$ grep -P "[^\0]" *.bin
Binary file non-nul.bin matches

So you can use this:

for path in *.foo
    grep -P "[^\0]" "$path" || echo "$path"
  • I get unexpected results, using GNU grep 2.5.4. Regardless of whether I use --binary-files=text or --binary-files=binary, it gives a true result for all non-empty data values, eg. "\0\0", "\0x\0", "abcd"... The exact code I used is: for typ in binary text ;do for dat in '\0\0' '\0x\0' 'abcd' '' ;do printf "$dat" >f; grep --binary-files=$typ -P '[^\0]' f >/dev/null && echo true || echo false; done; done
    – Peter.O
    Dec 21, 2012 at 3:37
  • 1
    I have now further tried GNU grep) 2.10. This later version does give the expected results... so, a belated +1
    – Peter.O
    Dec 21, 2012 at 3:44
  • 1
    Fails on a file created with printf '\0\n\0\0\n\n' > file or printf '\n' > file for that matters. Jun 1, 2015 at 21:42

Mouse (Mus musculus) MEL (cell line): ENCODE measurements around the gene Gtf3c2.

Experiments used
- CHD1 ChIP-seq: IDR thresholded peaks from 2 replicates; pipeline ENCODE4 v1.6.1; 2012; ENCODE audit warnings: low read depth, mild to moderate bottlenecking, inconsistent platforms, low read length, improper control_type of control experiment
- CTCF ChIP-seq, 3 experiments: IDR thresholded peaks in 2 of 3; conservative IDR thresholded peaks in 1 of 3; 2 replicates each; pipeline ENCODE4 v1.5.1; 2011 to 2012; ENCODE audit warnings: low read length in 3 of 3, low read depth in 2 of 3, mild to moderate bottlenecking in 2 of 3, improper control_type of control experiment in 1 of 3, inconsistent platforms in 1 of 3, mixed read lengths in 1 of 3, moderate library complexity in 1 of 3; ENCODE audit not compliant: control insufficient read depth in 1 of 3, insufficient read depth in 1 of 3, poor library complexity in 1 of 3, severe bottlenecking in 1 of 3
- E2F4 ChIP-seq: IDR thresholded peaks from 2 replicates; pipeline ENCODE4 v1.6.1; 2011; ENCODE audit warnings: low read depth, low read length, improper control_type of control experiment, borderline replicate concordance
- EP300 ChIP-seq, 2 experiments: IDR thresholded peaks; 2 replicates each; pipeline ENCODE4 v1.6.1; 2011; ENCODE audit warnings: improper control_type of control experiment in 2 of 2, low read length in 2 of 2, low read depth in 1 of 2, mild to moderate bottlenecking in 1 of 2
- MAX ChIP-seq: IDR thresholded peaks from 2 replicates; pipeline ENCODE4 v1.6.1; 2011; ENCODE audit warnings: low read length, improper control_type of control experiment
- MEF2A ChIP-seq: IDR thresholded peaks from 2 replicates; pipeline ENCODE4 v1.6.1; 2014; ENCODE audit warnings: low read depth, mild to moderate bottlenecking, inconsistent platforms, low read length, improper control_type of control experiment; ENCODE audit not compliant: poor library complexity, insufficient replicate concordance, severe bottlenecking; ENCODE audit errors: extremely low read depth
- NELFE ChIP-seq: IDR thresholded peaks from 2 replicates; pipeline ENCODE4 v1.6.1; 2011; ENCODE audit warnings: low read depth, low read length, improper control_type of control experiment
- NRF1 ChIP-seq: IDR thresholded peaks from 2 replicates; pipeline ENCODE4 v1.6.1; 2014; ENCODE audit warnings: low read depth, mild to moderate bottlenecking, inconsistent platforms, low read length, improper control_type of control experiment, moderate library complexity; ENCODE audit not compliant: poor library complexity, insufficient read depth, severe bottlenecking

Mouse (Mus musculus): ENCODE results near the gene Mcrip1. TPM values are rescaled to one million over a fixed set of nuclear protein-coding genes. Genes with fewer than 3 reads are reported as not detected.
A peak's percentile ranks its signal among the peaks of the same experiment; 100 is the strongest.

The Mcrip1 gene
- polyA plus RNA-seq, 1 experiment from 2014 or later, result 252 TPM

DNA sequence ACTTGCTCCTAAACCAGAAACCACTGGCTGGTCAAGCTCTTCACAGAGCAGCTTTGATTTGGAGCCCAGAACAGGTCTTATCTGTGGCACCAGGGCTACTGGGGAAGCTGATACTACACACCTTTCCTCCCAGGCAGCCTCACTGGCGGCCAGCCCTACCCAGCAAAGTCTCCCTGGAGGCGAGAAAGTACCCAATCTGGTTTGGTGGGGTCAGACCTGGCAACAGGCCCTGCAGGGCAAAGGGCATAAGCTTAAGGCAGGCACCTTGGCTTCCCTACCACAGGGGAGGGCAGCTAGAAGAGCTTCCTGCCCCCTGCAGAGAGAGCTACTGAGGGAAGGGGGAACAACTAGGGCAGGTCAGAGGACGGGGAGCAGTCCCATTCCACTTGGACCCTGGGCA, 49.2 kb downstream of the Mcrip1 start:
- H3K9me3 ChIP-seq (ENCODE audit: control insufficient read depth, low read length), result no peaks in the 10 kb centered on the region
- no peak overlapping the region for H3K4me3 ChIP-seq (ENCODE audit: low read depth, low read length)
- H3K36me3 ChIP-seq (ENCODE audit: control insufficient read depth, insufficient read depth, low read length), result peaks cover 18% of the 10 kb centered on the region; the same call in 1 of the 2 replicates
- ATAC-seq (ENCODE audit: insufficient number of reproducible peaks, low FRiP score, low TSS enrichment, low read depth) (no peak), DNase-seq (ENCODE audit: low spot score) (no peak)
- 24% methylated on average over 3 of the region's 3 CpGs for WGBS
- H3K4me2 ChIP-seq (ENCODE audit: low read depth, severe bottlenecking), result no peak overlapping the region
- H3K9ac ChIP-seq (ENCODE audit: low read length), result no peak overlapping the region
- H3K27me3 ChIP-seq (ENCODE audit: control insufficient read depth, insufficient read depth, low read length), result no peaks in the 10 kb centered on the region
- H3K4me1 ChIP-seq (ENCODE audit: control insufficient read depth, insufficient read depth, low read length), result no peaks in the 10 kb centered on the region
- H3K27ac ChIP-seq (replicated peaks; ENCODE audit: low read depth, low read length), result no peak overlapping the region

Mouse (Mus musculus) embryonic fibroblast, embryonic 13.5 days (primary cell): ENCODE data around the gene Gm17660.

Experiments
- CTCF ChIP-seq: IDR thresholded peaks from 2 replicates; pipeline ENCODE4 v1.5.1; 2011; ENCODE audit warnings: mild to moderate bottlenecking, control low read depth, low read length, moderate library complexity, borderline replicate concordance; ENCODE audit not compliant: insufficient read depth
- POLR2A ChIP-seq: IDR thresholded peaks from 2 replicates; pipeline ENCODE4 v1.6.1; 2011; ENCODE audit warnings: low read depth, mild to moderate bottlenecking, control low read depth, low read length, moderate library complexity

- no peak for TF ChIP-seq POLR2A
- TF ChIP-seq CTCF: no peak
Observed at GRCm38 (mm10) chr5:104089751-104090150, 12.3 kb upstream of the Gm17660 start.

• 2
    @StéphaneChazelas OP did say "ignoring the line end character(s)." So any file consisting of only \0 and \n characters (even zero of either) would be a match.
    – l0b0
    Jun 1, 2015 at 22:59
  • 1
    Using grep is a good idea, because grep regular expression compiler is very fast. Using -P "[^\0]" to check for a non-nul byte seems to be the only possible way in grep. Good find! However, this grep call prints the names of files that contain non-nul bytes. OP asked for the inverse.
    – hagello
    May 21, 2021 at 14:13

I agree with what D_Bye says about finding the root of the problem.